Buffalo Police Department now has clear guidance on how officers should interact with bounty hunters after botched raid in January left two families terrified

Investigates

The policy comes a month after News 4 Investigates first reported on the raid of a Buffalo duplex by armed bounty hunters, resulting in a civil lawsuit against the city and 10 misdemeanor charges for one of the bounty hunters.

BUFFALO, N.Y. (WIVB) — A new policy adopted by the Buffalo Police Department should ensure that armed, unlicensed bounty hunters never force their way into a home in the same way as the pair did in January at a duplex occupied by two young families.

In February, News 4 Investigates first reported about the January 10th raid at the Oakdale Place duplex, which left two young families terrified and confused, as they initially thought the operation was being conducted by city police officers.

The two bounty hunters, dressed in SWAT team garb with long guns drawn, were looking for the homeowner’s brother, who had skipped a $5,000 bail bond in Pennsylvania for misdemeanors charges. Problem is that the brother was not at the duplex and he has never lived there.

Dennis J. White, one of the bounty hunters, banged on the front door of the duplex while yelling orders for the occupants to open the door.

“Open it up or we’ll kick it in,” White yelled, which was recorded on a surveillance camera on the porch.

Jake Reinhardt, the homeowner, told News 4 Investigates in February that he opened the door because he saw several city police officers outdoors.

Instead, Reinhardt was met by the two bounty hunters, who had long guns pointed at his chest, while demanding to know the whereabouts of his brother. One of the bounty hunters and at least one police officer falsely told Reinhardt that a search warrant had been executed on the duplex.

“I was terrified,” said Taylor Schmieder, Reinhardt’s fiancée. “Neither of us had any idea what was going on.”

Erie County District Attorney John Flynn said the bounty hunters duped the police officers into believe they had a search warrant.

Both bounty hunters forced their way into Reinhardt’s home to search for his brother. They also searched the tenant’s apartment upstairs, creating a similar state of confusion and fear for that young family.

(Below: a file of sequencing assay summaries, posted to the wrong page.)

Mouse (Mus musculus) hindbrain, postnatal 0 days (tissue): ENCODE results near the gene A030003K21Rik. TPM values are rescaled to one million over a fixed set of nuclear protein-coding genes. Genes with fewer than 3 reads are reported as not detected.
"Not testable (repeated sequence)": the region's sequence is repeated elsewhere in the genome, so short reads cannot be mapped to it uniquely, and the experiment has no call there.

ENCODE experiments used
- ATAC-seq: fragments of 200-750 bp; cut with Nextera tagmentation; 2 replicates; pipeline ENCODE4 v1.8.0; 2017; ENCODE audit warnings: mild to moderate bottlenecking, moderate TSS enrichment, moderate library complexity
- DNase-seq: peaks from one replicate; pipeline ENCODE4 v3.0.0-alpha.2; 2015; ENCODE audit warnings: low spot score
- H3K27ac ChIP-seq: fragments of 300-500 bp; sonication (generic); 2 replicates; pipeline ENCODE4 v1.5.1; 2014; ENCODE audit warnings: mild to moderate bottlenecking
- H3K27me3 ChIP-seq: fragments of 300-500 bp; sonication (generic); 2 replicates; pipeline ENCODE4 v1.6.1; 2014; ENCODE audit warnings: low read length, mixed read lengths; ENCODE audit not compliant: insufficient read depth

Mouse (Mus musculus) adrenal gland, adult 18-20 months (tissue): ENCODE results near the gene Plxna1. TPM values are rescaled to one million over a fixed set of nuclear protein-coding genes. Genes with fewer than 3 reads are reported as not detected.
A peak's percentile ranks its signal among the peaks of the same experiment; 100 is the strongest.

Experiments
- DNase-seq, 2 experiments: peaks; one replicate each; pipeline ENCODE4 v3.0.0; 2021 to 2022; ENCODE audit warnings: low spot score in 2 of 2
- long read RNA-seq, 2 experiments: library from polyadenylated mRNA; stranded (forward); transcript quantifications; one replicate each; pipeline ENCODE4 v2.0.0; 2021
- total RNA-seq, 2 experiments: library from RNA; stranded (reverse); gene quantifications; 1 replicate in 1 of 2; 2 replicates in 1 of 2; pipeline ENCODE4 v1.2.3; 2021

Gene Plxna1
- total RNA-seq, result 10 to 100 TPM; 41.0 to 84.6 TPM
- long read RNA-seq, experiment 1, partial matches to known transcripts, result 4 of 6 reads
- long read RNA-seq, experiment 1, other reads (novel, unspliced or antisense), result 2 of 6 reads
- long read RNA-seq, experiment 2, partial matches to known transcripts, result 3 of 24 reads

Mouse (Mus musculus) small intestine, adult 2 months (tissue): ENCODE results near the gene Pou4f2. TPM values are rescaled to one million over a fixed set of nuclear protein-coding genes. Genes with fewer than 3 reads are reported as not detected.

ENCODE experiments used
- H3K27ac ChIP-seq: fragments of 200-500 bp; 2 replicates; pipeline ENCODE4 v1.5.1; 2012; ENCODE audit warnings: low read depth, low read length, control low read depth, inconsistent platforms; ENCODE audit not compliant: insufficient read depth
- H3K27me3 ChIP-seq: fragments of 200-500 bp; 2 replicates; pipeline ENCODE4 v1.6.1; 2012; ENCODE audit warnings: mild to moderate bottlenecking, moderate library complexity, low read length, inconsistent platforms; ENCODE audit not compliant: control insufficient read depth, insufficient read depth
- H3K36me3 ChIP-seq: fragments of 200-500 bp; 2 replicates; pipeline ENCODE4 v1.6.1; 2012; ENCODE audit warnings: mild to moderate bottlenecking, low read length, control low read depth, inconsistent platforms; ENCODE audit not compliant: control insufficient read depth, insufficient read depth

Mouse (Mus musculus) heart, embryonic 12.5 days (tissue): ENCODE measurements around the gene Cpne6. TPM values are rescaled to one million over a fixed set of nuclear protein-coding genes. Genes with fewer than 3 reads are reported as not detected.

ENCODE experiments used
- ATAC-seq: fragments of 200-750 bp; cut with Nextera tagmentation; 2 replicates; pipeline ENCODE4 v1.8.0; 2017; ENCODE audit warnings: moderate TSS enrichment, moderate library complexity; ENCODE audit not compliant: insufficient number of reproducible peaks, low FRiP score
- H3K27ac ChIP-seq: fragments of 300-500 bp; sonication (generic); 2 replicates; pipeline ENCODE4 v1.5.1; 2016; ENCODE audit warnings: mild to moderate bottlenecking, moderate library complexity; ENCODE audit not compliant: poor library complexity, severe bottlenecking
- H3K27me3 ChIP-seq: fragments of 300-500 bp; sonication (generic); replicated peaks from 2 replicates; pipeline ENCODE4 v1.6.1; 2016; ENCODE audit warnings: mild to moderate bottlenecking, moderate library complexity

News 4 Investigates also discovered in February that the police department lacked any policy to guide how officers should interact with bounty hunters. This despite the 1998 on-duty death of a city police officer, who was fatally struck by a vehicle while assisting bounty hunters nab a fugitive.

About a month after News 4 Investigates first reported on the raid, the policy void has now been filled with the following requirements:

  • Buffalo police officers cannot assist bail enforcement agents, more commonly known as bounty hunters, with any operation to nab a fugitive who skipped bail by missing a court appearance.
  • Police officers are prohibited from being “visibly present” during any operation led by a bounty hunter that involves searching and recovering a fugitive.
  • Any bounty hunter attempting to recover a fugitive in the city must notify the police department, provide all bail bond paperwork, and fill out a form that includes the agent’s name, contact information, copies of their bounty hunter and firearm licenses, along with the name and alleged location of the suspect.

In addition, the highest-ranking district officer on duty must meet with the bounty hunter to review the paperwork for accuracy and check relevant databases to determine if a warrant exists for the suspect. If a warrant exists, the Buffalo Police Department must inform the bounty hunter to leave the district while officers take over the operation to locate and arrest the fugitive.

If the police department had a policy such as this in place in January, it is very likely that the raid would have never happened. That’s because neither of the two bounty hunters had state licenses to perform the work.

In fact, according to state Department of State, there aren’t any licensed bounty hunters in New York.

White, 35, of Buffalo was indicted earlier this month on 10 misdemeanors, including criminal trespass, menacing, and endangering the welfare of children. He faces a maximum sentence of one year in jail. He pleaded not guilty to all charges.

White is accused of conducting an illegal armed raid with another bounty hunter, who remains unidentified and uncharged.

The District Attorney’s Office said White “intentionally placed the victims in reasonable fear of injury or death by pointing the gun at the homeowner, his fiancé and two upstairs tenants.”

Flynn told News 4 Investigates earlier this month that he would recommend all law enforcement agencies develop an internal policy to guide how officers interact with bounty hunters to prevent situation like this from happening.

The January incident is now the subject of a federal civil lawsuit against the city, several unidentified police officers, the bounty hunters, and others.

The lawsuit accuses police officers of working jointly with the bounty hunters to illegally enter and search the duplex.

Dan Telvock is an award-winning investigative producer and reporter who has been part of the News 4 team since 2018. See more of his work here.

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